Here are some rules I use and recommend for one-on-one Bible studies with unbelievers:

  • Insist that they meet in your home. The reference books you may need are at your fingertips, and you can control what happens. You can turn off the phone and ignore the doorbell. On someone else’s turf you cannot control the barking dog, the crying baby or interruptions from neighbors.
  • Make the students feet welcome. Always offer a cold drink in hot weather, a hot drink in winter and even a small nosh (snack) if the person has come to you directly from work. Keep it small so you do not appear to be using food as bait. Half a bagel with cream cheese or a small brownie placed beside the coffee cup will do.
  • Select a convenient meeting time for them, but suggest that they come to you directly from work. Point out that the lesson is short and this not only provides time for the traffic to lighten but also allows them to keep their evenings free. Discourage evening appointments. After a long day in the office and a heavy dinner, the call of the sofa and prime-time TV increase the student’s temptation to cancel the appointment.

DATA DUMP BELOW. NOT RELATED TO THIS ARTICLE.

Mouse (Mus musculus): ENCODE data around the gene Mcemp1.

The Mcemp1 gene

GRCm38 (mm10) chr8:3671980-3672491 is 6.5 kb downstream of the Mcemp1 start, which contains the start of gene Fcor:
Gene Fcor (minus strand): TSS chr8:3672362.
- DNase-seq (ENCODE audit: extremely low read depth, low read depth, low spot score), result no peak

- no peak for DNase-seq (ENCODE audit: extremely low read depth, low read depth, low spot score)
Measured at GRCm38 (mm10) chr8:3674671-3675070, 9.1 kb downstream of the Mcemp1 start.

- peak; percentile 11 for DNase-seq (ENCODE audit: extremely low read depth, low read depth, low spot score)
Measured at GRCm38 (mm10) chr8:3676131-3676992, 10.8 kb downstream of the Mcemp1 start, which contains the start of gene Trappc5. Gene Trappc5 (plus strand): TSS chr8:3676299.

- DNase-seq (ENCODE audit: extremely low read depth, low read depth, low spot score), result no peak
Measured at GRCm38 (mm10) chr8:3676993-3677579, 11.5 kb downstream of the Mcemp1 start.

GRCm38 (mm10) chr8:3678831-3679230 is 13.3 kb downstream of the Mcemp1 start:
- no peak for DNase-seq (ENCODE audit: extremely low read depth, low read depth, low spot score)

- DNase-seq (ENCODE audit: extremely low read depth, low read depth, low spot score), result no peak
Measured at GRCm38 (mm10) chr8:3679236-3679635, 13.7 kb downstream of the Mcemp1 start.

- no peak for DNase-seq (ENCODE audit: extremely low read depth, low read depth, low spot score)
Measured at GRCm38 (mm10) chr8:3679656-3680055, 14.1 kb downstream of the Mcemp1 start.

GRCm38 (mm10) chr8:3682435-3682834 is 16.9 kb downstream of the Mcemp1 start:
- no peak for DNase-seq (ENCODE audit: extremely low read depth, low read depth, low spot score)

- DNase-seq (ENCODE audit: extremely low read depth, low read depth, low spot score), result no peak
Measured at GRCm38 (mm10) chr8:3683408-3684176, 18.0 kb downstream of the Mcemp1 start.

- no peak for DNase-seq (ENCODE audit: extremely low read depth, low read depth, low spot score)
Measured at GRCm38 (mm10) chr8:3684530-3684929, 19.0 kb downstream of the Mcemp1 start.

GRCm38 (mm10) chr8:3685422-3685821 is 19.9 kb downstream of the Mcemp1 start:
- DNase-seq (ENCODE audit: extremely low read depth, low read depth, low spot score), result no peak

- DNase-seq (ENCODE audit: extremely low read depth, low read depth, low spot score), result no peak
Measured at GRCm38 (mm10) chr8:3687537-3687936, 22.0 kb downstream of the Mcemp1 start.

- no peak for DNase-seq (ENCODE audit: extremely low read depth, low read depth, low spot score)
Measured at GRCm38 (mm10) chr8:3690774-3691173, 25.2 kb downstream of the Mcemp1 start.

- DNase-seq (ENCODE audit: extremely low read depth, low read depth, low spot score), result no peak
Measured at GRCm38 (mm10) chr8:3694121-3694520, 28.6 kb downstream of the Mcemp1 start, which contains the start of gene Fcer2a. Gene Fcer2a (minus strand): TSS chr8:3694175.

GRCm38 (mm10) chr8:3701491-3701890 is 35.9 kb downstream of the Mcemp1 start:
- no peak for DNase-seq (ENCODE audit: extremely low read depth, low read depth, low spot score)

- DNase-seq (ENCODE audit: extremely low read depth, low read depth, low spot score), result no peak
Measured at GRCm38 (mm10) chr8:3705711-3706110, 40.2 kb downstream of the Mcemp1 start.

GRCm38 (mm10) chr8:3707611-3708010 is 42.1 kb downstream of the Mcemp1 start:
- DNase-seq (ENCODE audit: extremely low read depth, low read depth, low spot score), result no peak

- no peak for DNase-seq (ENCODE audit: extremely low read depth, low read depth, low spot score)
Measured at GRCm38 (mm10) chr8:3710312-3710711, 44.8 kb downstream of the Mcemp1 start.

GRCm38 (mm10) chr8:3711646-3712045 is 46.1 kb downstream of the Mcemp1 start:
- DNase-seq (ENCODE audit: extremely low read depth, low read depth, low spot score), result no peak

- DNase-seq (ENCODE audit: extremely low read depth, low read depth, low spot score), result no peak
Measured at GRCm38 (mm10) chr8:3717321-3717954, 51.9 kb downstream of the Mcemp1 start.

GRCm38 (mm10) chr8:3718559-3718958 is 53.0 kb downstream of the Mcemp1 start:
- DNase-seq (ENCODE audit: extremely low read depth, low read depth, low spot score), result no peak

• Stick to the time limit you promised. When the timer goes off, stop! Practice your lesson beforehand to make sure you are not trying to cover too much. Let the student know in advance that the timed 30 minutes belong to you, but you will answer questions afterwards on the student’s time.
  • Do not get sidetracked with irrelevant issues. Your aim is to prove that Jesus is an option for the Jews, and that he is the promised Messiah of Israel. It is unnecessary to answer every question or respond to every comment. Keep on track.
  • Stick to an authorized Jewish version of the Hebrew Scriptures. (I use the Masoretic Text.) Some of the books are in different order. Familiarize yourself with this order, and before each lesson flag the pages that contain your Scripture references so you don’t waste time flipping pages.
  • Sit facing the student and close enough to allow him or her to see the Scriptures you are reading. Explain the timeframe in which the text was written, who is speaking, and to whom. From time to time ask the student to read a few short verses aloud.
  • Provide a typewritten outline of each lesson and leave space for notes. Do not write out the entire lesson. This discourages listening, and if your student is not sincere it could end up getting misused.
  • Last, but of greatest importance, pray, pray, pray! Earnestly ask God’s help and counsel each step of the way. Without him, you are on your own, striving after wind.